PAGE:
Readers Forum: James Sturdivant
Judicial Reform: Let’s Finish the Job and Appoint District Judges
January 24, 2015
By JAMES M. STURDIVANT
Fifty years ago, Oklahomans were humiliated by revelations that three state Supreme Court justices had accepted bribes. Former Justices N.S. Corn, Earl Welch and N.B. Johnson served jail time for their criminal actions.
Corn, Welch and Johnson had been elected, and re-elected, to their high positions by the people. The shame cast on our state by their misconduct was the fuel for a judicial reform movement led
The Sneed Plan, calling for the appointment, not election, of our appellate judges, passed as a constitutional amendment in 1967. Missing from the Sneed Plan were district court judges who remain elected officials to this day.
The Sneed Plan established the Judicial Nominating Commission, composed of 15 members. It has six lawyers, elected by the lawyers, six laypersons appointed by the governor, plus three more laypersons, one selected by the members of the commission, one selected by the House speaker and one selected by the president pro tem of the Senate.
When a vacancy occurs on any court, the commission carefully screens all applicants and submits a list of three qualified people to the governor who must name one person from that list. All appointed appellate judges are on a retention ballot every four years. A bad apple can be removed. If a district court judgeship becomes vacant by death, resignation or removal, that vacancy is filled in the same manner by the commission.
Why were district judges not included in the Sneed Plan? The answer is simple, political sausage. In 1967, rural Oklahoma was suspicious of a commission in Oklahoma City and the governor having a big say in who their local judges would be. That opposition was deemed substantial, so supporters of the Sneed Plan decided that half a loaf was better than none and, as a political expedient, they excluded the district judges from the plan submitted to the voters.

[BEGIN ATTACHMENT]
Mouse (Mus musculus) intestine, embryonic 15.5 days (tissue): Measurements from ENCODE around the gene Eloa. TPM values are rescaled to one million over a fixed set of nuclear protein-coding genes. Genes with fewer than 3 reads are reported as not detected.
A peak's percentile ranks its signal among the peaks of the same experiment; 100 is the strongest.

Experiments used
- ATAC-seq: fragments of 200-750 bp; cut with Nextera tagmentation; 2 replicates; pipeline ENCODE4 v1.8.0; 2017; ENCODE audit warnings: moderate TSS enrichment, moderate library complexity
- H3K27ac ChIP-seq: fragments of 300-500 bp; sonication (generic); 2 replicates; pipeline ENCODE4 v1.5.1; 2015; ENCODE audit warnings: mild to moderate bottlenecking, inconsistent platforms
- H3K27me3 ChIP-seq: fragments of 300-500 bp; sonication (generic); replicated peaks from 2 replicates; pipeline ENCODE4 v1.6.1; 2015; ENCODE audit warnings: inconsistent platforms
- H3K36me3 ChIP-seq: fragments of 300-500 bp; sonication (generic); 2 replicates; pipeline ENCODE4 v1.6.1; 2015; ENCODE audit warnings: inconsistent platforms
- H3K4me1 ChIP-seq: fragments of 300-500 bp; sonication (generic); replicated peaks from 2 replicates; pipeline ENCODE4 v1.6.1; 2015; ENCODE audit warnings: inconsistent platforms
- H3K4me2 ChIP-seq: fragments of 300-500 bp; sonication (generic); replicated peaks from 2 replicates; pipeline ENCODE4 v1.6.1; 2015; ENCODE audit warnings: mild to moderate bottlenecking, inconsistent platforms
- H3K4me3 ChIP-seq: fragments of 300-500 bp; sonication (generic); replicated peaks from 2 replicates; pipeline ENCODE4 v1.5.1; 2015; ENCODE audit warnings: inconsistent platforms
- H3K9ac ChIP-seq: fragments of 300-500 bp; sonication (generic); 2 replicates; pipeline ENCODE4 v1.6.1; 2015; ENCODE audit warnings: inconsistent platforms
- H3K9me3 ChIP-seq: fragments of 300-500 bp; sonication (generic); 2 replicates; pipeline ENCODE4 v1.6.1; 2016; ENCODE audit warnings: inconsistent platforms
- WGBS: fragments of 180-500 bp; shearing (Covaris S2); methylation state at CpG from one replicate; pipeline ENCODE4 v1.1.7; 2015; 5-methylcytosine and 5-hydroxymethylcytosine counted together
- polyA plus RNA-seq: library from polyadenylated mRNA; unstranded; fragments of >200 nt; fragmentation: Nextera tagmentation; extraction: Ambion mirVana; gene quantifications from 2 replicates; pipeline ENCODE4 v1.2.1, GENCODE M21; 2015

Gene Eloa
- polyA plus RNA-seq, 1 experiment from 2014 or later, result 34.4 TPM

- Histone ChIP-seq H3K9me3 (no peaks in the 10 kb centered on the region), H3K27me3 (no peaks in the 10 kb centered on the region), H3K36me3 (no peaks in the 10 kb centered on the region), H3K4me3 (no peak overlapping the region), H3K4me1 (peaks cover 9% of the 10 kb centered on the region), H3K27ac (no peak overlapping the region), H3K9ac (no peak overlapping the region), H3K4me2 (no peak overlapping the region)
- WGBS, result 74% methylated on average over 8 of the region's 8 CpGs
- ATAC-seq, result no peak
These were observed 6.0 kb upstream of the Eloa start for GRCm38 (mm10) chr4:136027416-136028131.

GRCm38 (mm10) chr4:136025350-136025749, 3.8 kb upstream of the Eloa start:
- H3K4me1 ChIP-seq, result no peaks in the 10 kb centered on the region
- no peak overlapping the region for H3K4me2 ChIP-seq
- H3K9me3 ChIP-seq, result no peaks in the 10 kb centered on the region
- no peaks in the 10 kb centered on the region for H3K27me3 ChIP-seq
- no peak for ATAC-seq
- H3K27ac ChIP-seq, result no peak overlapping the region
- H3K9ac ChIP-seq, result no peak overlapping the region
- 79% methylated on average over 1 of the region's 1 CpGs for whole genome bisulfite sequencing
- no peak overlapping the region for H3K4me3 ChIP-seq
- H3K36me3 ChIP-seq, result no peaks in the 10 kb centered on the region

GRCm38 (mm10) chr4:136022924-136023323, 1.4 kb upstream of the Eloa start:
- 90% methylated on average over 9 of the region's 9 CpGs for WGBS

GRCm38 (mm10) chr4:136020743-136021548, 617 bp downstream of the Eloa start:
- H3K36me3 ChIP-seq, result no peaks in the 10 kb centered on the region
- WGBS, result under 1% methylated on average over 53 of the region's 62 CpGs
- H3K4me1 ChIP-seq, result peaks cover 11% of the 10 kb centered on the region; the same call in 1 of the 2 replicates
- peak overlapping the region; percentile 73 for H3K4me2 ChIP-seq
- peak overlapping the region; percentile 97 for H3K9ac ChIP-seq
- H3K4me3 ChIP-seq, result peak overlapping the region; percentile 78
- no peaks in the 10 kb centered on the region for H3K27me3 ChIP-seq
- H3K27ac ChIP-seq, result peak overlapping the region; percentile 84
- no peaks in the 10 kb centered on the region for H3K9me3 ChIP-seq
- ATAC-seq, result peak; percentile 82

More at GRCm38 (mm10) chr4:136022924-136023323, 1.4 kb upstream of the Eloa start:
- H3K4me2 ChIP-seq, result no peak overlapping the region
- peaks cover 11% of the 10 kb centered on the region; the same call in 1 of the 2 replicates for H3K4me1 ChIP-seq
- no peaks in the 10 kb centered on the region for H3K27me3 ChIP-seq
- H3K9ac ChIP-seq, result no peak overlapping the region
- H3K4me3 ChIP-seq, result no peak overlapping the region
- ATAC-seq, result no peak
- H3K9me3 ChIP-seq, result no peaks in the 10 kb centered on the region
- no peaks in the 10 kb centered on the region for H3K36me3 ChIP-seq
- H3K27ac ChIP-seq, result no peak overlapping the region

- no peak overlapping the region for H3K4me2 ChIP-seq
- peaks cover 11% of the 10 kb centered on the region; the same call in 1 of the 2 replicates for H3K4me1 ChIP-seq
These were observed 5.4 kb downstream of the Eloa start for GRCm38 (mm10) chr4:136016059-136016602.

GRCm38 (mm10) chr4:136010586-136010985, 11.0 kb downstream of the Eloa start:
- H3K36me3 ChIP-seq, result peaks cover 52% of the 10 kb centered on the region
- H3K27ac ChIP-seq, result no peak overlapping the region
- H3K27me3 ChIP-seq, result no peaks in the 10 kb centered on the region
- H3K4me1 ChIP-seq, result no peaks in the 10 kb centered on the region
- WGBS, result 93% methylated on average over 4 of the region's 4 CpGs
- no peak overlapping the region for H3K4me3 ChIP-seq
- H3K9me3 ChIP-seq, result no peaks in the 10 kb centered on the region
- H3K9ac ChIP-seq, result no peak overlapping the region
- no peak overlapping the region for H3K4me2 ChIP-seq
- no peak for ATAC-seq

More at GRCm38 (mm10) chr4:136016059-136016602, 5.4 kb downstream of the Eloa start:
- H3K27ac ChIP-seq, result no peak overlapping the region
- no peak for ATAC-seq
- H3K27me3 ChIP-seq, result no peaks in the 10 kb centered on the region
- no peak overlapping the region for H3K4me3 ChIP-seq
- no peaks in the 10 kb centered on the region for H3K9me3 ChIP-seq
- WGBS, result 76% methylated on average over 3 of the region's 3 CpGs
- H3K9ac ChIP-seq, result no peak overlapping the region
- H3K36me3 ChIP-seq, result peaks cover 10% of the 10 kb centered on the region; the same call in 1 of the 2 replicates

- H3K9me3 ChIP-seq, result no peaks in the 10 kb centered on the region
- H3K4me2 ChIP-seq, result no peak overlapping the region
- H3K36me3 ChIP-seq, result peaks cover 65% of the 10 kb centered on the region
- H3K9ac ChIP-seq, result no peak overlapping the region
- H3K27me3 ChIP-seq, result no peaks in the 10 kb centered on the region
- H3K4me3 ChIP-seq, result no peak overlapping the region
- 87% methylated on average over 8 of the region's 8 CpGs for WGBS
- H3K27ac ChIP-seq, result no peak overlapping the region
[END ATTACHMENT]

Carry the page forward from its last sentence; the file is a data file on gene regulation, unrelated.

The time has come to further amend the law to provide for the appointment of district judges in the same manner as appellate judges. The 1967 compromise has served its purpose. At least 12 members of the commission must live in what was formerly our six congressional districts so the rural vs. urban tension is reduced.
The practice of law has changed and lawyers now routinely travel statewide to appear in court. Half of the presidents of the Oklahoma Bar Association have historically come from counties other than Oklahoma and Tulsa. It is a different world from 1967.
Electing judges is simply a bad idea. In Tulsa County we recently elected five district judges. Incumbent judges had to take time from their important work to campaign and, yes, raise money. It is not surprising that some candidates raised and spent more than $100,000 campaigning.
Most of these campaign funds come from lawyers who practice before those same judges. This is an unfortunate byproduct of electing judges.
Unlike most political races, ethical restrictions limit what judicial candidates can do in a campaign, e.g., they cannot say “verdicts are too high (or too low)” or “I’m for the little guy.”
When we have judicial elections, lawyers get many questions from good people who ask how they should vote. The average conscientious voter has no reliable means of making an informed decision on who will be a good judge. Judges go to work every day and handle the cases they are assigned. Most of their work is without fanfare or notoriety. Occasionally, a judge will draw a case that gets media attention but that is the exception, not the rule.
Oklahoma is one of 32 states that still elects some or all judges. Retired U.S. Supreme Court Justice Sandra Day O’Connor recently said, “in too many states, judicial elections are becoming political prize fights where partisans and special interests seek to install judges who will answer to them instead of the law and the Constitution.” Or, as Alexis de Tocqueville predicted more than a century ago, the election of judges will “sooner or later, have disastrous results.”
For these and other reasons, it is time to change our laws, get it right and provide for district judges to be appointed, and be subject to removal, in the same manner as appellate judges.
James M. Sturdivant is a shareholder who has been practicing law in Tulsa with the law firm of GableGotwals for 50 years. He served as a member of the Judicial Nominating Commission from 1981 to 1987.
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